Amanda Berry is another survivor of the horrific Cleveland “house of horrors,” where she was imprisoned by Ariel Castro.

Today, Berry helps find missing people in Northeast Ohio. She hosts a 30-second daily news segment on Cleveland’s Fox 8 news station in which she shows photos of those who have vanished.

Berry says that Castro used to show her footage of news reports about her being missing — and she wants to give people who may have been abducted hope.

“I hope we get [the faces of] missing people out there and get people looking at them a second time, a third time, and looking at their name,” Berry told People.

Berry is also focused on raising the daughter she gave birth to while in captivity.

Read more: News 5 Cleveland

Terra Newell

When Debra Newell started dating dashing “doctor” John Meehan, her daughter Terra immediately thought that her mom’s new boyfriend was creepy.

Debra married Meehan two months later. But their relationship, which was the subject of the hit true crime podcast Dirty John, would soon disintegrate once Debra discovered that Meehan was a con artist.

He had an extensive criminal background that included charges for allegedly pulling a gun on a police officer, stealing drugs from terminally ill patients, and multiple restraining orders against women.

Debra ended the relationship – but Meehan refused to walk away. Instead, he turned his rage on Terra, attacking her in the parking lot of her apartment building with a hunting knife that he had hidden in a Del Taco bag.

But Terra, who was obsessed with learning survival tips from watching the characters on AMC’s The Walking Dead kill zombies, fought back.

"He was trying to push me into the car, like he was trying to push me into the direction he actually had the trunk wide open," Terra told Dateline. "I tried to get away from him, I was screaming. He put his hand over my mouth and I bit as hard as I could." She managed to grab the knife from Meehan and stabbed him – killing him in self-defense.

Terra told Access Hollywood that she suffers from PTSD from the incident and is attending therapy to help her cope with the aftermath of the fight. She said that she thinks about the incident “every day” but that the thoughts no longer upset her.

Read more: Cosmopolitan

Jayme Closs

In the early morning hours of Monday, October 15, 2018, 13-year-old Jayme Closs was kidnapped from her home in Barron, Wisconsin.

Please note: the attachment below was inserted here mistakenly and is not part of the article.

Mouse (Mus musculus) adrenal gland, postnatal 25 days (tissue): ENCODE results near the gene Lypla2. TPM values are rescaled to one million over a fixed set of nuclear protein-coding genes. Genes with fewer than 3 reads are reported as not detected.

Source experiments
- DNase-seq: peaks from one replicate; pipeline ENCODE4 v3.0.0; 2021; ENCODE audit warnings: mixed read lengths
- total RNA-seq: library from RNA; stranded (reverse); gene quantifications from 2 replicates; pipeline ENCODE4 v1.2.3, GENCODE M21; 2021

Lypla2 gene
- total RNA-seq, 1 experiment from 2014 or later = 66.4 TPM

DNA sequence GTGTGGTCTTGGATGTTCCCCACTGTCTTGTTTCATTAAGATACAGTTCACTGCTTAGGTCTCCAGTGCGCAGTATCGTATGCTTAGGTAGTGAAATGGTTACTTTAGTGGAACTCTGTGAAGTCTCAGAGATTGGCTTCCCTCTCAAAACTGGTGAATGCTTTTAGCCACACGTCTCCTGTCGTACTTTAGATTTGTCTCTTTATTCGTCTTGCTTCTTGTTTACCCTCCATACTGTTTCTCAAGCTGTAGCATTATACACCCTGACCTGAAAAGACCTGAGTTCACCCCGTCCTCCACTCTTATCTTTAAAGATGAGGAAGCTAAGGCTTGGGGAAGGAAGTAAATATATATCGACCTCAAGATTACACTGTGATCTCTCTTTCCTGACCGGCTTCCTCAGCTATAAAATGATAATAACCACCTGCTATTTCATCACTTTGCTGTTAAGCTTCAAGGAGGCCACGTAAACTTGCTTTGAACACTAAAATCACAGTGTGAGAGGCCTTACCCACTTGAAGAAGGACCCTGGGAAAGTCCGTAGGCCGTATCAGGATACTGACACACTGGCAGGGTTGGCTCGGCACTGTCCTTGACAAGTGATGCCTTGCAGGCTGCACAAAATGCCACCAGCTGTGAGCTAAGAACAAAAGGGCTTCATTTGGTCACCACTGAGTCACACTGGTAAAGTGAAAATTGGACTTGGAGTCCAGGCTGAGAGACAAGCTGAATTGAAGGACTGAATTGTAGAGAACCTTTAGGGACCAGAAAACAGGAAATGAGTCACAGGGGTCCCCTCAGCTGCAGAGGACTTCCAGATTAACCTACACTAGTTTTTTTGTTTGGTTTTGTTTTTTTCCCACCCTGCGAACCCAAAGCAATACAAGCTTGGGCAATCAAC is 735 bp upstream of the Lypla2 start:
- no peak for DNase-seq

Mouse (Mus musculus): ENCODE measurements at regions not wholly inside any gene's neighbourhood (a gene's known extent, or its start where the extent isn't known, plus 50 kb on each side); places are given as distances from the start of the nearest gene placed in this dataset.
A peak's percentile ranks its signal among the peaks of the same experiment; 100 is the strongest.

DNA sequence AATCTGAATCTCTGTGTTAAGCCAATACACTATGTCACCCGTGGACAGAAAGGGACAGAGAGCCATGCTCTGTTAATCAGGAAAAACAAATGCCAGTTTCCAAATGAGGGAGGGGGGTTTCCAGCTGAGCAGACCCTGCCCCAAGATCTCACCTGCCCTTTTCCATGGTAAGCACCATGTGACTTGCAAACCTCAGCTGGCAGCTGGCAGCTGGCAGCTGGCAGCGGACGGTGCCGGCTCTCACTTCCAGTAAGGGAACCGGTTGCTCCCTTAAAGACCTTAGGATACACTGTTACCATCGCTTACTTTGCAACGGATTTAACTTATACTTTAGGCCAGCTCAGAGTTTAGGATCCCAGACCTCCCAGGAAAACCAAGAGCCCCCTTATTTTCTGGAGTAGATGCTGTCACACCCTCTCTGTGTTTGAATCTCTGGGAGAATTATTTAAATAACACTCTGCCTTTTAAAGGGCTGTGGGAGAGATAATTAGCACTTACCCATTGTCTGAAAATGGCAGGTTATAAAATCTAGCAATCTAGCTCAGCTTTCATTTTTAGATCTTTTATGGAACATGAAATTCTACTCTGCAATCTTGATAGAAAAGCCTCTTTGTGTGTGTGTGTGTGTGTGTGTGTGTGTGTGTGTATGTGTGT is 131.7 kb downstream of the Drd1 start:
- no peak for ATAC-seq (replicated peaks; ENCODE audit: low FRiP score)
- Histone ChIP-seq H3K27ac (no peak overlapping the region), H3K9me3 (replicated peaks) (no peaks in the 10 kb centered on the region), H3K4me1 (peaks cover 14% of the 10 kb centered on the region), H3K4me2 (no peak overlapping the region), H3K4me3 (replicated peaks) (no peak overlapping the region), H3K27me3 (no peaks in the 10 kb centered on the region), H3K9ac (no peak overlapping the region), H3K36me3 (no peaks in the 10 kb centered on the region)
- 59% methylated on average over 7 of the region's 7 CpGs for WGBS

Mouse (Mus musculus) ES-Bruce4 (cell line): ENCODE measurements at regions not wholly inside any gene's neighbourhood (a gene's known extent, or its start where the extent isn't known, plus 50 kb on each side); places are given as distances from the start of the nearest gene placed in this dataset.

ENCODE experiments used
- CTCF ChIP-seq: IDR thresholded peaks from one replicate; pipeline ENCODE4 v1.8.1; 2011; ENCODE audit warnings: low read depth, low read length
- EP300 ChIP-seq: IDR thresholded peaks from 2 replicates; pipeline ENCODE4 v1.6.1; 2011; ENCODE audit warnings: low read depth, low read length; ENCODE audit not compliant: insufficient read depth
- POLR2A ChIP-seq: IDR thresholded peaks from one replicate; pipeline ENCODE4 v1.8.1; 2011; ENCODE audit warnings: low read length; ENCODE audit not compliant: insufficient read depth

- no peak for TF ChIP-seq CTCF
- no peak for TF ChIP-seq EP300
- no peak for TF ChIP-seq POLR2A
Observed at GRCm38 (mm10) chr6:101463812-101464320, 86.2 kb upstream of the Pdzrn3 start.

Her alleged abductor, Jake Thomas Patterson, pulled out a shotgun and brutally murdered her parents James and Denise Closs — and Jayme witnessed her mother’s death. He then held Closs captive and terrorized her for 88 days.

Jayme told police that she woke her parents up on the night she was kidnapped after hearing a strange call pulled into the driveway. She described how she hid with her mother, terrified, while her father went to the door. She and her mother then heard the gunshot that killed her father.

He then allegedly burst into the bathroom where her mother had her arms around Jayme in the bathtub, pulled them apart, put tape around her head and fatally shot her mother in the head.

Police responded to a 911 call at the scene and found the bodies of Jayme's parents. They immediately issued an AMBER Alert and proclaimed the teen “missing and endangered.”

Meanwhile, Patterson had allegedly taken Jayme to a cabin 70 miles away in Gordon. Eighty-eight days later, she was able to escape and ran into a woman, Jeanne Nutter, who was walking her dog. Nutter took Closs to a neighbor's house to contact police.

Patterson was arrested and charged with the murders of Jayme’s parents.

He later allegedly admitted to investigators that he became fixated on Jayme after seeing her get off a school bus outside the family residence — and "knew that she was the girl he wanted to take.”

Patterson’s parents described him as a loner who liked to play computer games, and said that they were shocked by his arrest.

After her escape, Elizabeth Smart described Jayme Closs as a “hero.”

Read more: People

Jasmine Block

Fifteen-year-old Jasmine Block defied the odds when she swam across a lake to escape her kidnapper after he held her in captivity for 29 days.